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Build complex rules, serialize them as JSON, and execute them in Python

Project Description

This parser accepts JsonLogic rules and executes them in Python.

This is a Python porting of the excellent GitHub project by jwadhams for JavaScript: json-logic-js.

All credit goes to him, this is simply an implementation of the same logic in Python (small differences below).

The JsonLogic format is designed to allow you to share rules (logic) between front-end and back-end code (regardless of language difference), even to store logic along with a record in a database. JsonLogic is documented extensively at JsonLogic.com, including examples of every supported operation and a place to try out rules in your browser.

The same format can also be executed in PHP by the library json-logic-php

Examples

Simple

from json_logic import jsonLogic
jsonLogic( { "==" : [1, 1] } )
# True

This is a simple test, equivalent to 1 == 1. A few things about the format:

  1. The operator is always in the “key” position. There is only one key per JsonLogic rule.
  2. The values are typically an array.
  3. Each value can be a string, number, boolean, array (non-associative), or null

Compound

Here we’re beginning to nest rules.

jsonLogic(
  {"and" : [
    { ">" : [3,1] },
    { "<" : [1,3] }
  ] }
)
# True

In an infix language (like Python) this could be written as:

( (3 > 1) and (1 < 3) )

Data-Driven

Obviously these rules aren’t very interesting if they can only take static literal data. Typically jsonLogic will be called with a rule object and a data object. You can use the var operator to get attributes of the data object:

jsonLogic(
  { "var" : ["a"] }, # Rule
  { a : 1, b : 2 }   # Data
)
# 1

If you like, we support syntactic sugar on unary operators to skip the array around values:

jsonLogic(
  { "var" : "a" },
  { a : 1, b : 2 }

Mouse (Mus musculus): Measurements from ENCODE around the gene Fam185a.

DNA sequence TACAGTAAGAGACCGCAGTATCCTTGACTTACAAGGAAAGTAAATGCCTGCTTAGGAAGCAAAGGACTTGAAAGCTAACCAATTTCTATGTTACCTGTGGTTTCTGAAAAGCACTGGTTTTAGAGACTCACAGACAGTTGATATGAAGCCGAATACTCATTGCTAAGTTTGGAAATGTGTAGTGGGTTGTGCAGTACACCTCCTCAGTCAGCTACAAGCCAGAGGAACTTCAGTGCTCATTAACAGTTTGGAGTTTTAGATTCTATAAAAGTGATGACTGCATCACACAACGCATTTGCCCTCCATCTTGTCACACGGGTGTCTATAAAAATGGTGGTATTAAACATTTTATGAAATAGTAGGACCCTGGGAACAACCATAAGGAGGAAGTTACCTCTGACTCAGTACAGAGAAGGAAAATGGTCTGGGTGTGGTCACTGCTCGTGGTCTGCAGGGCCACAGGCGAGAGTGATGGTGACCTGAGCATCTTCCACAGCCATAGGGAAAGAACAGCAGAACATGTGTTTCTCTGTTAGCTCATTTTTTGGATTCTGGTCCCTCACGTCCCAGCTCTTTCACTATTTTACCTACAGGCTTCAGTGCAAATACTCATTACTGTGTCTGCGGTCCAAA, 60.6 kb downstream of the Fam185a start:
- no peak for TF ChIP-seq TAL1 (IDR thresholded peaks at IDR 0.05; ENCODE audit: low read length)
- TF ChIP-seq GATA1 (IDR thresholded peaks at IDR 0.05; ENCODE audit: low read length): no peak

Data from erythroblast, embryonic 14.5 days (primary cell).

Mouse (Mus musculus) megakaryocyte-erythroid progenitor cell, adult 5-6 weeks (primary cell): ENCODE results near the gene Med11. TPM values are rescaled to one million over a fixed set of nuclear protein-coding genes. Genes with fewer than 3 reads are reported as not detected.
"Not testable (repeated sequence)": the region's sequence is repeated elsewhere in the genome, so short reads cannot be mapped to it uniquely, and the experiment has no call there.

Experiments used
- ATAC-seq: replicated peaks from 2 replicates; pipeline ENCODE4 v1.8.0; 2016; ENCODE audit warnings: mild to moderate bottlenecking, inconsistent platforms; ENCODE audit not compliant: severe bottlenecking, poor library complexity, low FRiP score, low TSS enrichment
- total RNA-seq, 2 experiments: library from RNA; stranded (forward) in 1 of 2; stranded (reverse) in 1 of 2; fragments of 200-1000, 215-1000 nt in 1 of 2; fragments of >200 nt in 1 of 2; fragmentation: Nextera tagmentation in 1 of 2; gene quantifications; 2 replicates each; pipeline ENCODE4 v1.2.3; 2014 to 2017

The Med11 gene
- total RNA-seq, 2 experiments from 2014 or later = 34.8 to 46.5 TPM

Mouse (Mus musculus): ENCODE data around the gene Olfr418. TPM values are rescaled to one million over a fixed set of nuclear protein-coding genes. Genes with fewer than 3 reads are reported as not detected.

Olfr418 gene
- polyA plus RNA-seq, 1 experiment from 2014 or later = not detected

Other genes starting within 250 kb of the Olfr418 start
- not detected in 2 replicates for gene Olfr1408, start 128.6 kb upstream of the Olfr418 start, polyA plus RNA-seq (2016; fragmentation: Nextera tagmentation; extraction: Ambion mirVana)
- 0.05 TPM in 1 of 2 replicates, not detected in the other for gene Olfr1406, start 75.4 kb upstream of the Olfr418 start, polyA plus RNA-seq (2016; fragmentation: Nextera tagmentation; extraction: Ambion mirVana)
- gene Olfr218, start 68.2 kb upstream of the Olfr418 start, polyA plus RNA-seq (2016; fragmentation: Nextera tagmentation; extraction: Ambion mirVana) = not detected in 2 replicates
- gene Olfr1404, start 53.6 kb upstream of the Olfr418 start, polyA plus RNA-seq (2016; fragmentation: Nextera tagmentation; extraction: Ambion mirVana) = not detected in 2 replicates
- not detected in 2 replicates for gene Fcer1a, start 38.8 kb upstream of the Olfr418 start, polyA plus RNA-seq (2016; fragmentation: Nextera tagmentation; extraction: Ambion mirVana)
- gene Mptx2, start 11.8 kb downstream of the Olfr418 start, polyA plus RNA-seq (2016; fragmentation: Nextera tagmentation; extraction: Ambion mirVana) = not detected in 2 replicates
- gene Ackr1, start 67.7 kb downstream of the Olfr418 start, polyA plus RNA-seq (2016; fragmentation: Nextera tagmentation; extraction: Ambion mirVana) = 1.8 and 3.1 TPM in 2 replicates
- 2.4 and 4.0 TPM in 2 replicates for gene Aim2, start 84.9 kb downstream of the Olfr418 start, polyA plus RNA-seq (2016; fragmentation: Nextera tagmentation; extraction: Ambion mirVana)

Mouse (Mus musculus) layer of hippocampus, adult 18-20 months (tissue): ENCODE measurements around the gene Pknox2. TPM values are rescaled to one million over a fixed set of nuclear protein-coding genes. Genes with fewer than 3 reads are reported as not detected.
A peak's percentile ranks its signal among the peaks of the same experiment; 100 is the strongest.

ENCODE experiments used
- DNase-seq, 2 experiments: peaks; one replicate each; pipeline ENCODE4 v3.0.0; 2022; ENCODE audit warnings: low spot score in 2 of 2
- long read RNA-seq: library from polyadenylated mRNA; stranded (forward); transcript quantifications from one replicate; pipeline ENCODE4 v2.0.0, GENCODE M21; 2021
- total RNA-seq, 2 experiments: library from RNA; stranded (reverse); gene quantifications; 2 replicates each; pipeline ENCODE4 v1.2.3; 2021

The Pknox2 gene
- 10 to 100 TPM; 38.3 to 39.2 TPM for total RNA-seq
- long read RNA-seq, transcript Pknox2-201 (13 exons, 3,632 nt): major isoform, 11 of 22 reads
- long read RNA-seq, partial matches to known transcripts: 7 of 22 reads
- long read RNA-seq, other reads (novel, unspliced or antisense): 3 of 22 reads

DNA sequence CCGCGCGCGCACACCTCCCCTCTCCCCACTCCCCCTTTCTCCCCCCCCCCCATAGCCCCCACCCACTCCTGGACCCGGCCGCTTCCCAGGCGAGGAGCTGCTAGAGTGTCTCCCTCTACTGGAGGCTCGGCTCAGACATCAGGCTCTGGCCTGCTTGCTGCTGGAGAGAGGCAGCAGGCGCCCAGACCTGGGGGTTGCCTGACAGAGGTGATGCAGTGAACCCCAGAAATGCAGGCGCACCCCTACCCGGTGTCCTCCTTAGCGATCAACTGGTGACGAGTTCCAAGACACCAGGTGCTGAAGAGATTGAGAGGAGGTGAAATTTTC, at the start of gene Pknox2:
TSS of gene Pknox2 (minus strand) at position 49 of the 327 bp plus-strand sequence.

)
# 1

You can also use the var operator to access an array by numeric index:

jsonLogic(
  {"var" : 1 },
  [ "apple", "banana", "carrot" ]
)
# "banana"

Here’s a complex rule that mixes literals and data. The pie isn’t ready to eat unless it’s cooler than 110 degrees, and filled with apples.

rules = { "and" : [
  {"<" : [ { "var" : "temp" }, 110 ]},
  {"==" : [ { "var" : "pie.filling" }, "apple" ] }
] }

data = { "temp" : 100, "pie" : { "filling" : "apple" } }

jsonLogic(rules, data)
# True

Always and Never

Sometimes the rule you want to process is “Always” or “Never.” If the first parameter passed to jsonLogic is a non-object, non-associative-array, it is returned immediately.

#Always
jsonLogic(True, data_will_be_ignored);
# True

#Never
jsonLogic(false, i_wasnt_even_supposed_to_be_here);
# False

Installation

The best way to install this library is via PIP:

pip install json-logic

If that doesn’t suit you, and you want to manage updates yourself, the entire library is self-contained in json_logic.py and you can download it straight into your project as you see fit.

curl -O https://raw.githubusercontent.com/nadirizr/json-logic-py/master/json_logic.py

Differences from the original JavaScript version

The only difference is in the straightforward ‘==’ and ‘===’ comparison operators, since they have different expected behavior in Python than in JavaScript.

In JS: * ‘==’ - Performs type coercion and compares. * ‘===’ - Does not perform type coercion.

In Python: * ‘==’ - Does not perform type coercion, compares using Pyton’s eq operator. * ‘===’ - Does not perform type coercion, compares using Python’s ‘is’ operator.

Release History

Release History

History Node

0.7.0a0

This version
History Node

0.6.3

History Node

0.6.2

Download Files

Download Files

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File Name & Checksum SHA256 Checksum Help Version File Type Upload Date
json_logic-0.6.3-py2.py3-none-any.whl (8.3 kB) Copy SHA256 Checksum SHA256 py2.py3 Wheel Dec 4, 2015
json_logic-0.6.3.tar.gz (5.8 kB) Copy SHA256 Checksum SHA256 Source Dec 4, 2015

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